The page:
CC: According to James Grunig, symmetrical communication is one of four principles of crisis communication. The results of our study suggest that perceived social distance is a mediator between symmetrical communication and positive outcomes such as willingness to speak out and positive attitudes about a CEO and organization in the context of Corporate Social Responsibility (CSR). Therefore, we are able to assume that closer social distance between the CEO and his/her publics in social media is helpful to decrease negative outcomes (e.g., reputation and relationship quality) in the context of an organizational crisis. However, we need to empirically test our model in an organizational crisis to examine how perceived social distance in social media plays a role in mediating between symmetrical communication and positive outcomes in an organizational crisis.

In general lines, from your research, what do you suggest to CEOs to communicate better?

CC: If a CEO in the organization wants to use his or her social media account to interact with publics (e.g., consumers), our study results show that he or she should primarily consider ways to blur social discrepancy that publics have. Using symmetrical responses (e.g., open and receptive responses assuming mutual understanding and adjustment) rather than asymmetrical responses (e.g., response to persuade publics sticking to the CEO’s own position) can be one of the options to bridge the social gap between the CEO and publics.

In particular, the findings of the theory-driven approach in this study suggest practical implications for public relations managers to think of effective communication by a CEO in the social media environment and provide concrete knowledge about a CEO’s effective communication style and the role of social distance in positive outcomes. If a CEO in the organization tries to use his or her social media account to interact with publics (e.g., consumers), there are six principles to follow for symmetrical digital communication. First, consider others’ opinion more than express your opinion to others. Second, try to accept another opinion more than reject others’ opinion. Third, try to actively listen to others more than be defensive about others’ opinion. Fourth, reflect others’ opinion rather than stick to one’s own opinion. Fifth, show the attitude that you are trying to understand others rather than persuade them. Sixth, indicate that you are willing to negotiate rather than that you are stubborn. These principles of the CEO’s social use must be applied from the beginning of social media content creation and later in responding to others. When symmetrical digital communication based on these principles leads to public engagement and positive attitudes toward the CEO and the company, it is useful to enhance the practice of public relations through social media.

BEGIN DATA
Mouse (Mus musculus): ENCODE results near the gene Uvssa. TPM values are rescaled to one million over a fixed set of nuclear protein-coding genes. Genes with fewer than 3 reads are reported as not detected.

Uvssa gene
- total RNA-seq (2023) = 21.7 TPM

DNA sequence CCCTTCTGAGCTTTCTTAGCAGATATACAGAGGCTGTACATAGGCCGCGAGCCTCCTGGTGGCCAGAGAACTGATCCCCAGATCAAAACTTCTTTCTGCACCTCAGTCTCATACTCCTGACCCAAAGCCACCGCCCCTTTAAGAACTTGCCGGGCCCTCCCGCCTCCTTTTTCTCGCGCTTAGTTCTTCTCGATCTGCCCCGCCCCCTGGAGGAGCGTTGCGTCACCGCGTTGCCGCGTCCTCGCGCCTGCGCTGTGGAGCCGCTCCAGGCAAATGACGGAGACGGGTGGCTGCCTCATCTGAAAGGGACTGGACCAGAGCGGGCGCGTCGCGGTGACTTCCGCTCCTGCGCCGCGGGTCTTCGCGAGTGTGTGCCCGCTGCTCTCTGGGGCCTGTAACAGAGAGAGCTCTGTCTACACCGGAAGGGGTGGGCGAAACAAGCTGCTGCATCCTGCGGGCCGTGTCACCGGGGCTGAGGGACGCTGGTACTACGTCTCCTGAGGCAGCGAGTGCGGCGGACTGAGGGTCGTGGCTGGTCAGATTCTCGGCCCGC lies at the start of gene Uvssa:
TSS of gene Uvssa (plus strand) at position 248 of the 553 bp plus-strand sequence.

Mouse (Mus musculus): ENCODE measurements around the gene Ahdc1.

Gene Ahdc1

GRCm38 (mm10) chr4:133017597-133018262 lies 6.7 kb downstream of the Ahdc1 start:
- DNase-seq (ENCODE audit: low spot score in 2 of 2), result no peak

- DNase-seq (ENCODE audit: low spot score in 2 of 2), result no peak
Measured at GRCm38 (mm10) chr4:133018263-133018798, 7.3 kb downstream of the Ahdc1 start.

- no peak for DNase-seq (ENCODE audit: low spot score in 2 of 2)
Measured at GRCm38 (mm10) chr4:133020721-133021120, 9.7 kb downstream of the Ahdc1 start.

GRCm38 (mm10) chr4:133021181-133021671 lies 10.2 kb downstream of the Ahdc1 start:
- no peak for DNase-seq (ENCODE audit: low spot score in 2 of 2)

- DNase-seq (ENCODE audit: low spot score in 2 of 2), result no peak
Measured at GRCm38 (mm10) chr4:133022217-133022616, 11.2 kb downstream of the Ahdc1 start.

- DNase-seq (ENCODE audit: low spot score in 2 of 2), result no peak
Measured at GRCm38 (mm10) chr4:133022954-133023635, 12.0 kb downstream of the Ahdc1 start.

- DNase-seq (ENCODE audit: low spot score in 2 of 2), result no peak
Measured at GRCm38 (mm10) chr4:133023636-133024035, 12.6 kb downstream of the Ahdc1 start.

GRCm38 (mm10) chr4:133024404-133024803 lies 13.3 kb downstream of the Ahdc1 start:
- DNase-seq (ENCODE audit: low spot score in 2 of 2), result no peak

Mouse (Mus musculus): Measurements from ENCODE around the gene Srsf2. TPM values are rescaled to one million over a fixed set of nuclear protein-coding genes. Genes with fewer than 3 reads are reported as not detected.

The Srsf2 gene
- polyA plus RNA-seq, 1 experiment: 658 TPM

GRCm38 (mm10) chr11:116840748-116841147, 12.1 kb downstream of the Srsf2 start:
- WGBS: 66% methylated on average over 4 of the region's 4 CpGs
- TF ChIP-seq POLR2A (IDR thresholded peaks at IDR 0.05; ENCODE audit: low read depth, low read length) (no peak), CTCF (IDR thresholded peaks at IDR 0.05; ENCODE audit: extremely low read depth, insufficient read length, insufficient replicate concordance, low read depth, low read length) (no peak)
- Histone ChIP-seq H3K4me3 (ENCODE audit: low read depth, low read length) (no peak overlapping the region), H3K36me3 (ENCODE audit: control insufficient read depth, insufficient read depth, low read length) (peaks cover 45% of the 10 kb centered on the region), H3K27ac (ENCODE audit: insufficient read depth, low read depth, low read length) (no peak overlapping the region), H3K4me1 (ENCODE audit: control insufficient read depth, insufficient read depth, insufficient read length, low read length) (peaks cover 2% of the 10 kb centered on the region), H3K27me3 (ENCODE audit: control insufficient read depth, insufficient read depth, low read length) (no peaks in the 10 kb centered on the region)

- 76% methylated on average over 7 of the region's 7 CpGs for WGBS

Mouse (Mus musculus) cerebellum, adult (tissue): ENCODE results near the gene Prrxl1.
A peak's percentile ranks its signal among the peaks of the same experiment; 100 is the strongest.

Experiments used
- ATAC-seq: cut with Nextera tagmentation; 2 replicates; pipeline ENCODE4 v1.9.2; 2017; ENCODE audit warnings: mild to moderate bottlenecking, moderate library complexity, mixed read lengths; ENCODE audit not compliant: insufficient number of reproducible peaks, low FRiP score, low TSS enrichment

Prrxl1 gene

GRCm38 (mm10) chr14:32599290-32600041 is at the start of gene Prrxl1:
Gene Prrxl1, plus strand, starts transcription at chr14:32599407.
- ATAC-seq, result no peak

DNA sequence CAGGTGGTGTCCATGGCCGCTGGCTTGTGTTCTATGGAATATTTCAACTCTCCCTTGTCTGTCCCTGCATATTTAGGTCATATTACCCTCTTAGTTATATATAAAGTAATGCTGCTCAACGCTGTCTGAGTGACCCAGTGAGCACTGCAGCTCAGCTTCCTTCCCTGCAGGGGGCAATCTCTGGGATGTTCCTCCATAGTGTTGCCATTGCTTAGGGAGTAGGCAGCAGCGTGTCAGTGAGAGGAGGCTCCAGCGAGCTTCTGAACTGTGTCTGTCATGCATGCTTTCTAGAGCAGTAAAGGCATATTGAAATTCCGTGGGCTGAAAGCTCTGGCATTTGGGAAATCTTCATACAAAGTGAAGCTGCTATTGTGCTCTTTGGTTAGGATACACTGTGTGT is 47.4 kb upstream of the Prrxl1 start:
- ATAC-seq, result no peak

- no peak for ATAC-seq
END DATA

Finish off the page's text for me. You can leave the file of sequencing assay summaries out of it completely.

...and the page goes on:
How will the International ABERJE Award help you and your research? What are your next steps?

CC: We appreciate the International ABERJE Award, which will keep us moving to our next research steps. We will use the award to collect data for follow-up studies. The current study (Humanized CEO on Social Media: Effects of CEO’s Symmetrical Comments on Publics’ Attitudes and Willingness to Engage via Perceived Social Distance) has been submitted to one of the top communication journals (SSCI). Based on the study, we will conduct a series of studies about organizational effectiveness including CEO’s effective communication. As we mentioned in our answer to question three, applying our model in the organizational crisis context will be one of the important studies we will conduct using the award grant. Further, we will continually study how social media can be effectively used to manage communication between organizations and their publics.

* Bugil Chang is a student at Gaylord College of Journalism and Mass Communication, University of Oklahoma. His research interests are computer-mediated communication, risk-crisis communication, and public relations.

* Myoung-Gi Chon is an assistant professor in public relations at the School of Communication and Journalism, Auburn University. His research interests lie in risk-crisis management in the digitally networked society, employee communication behavior, and public diplomacy.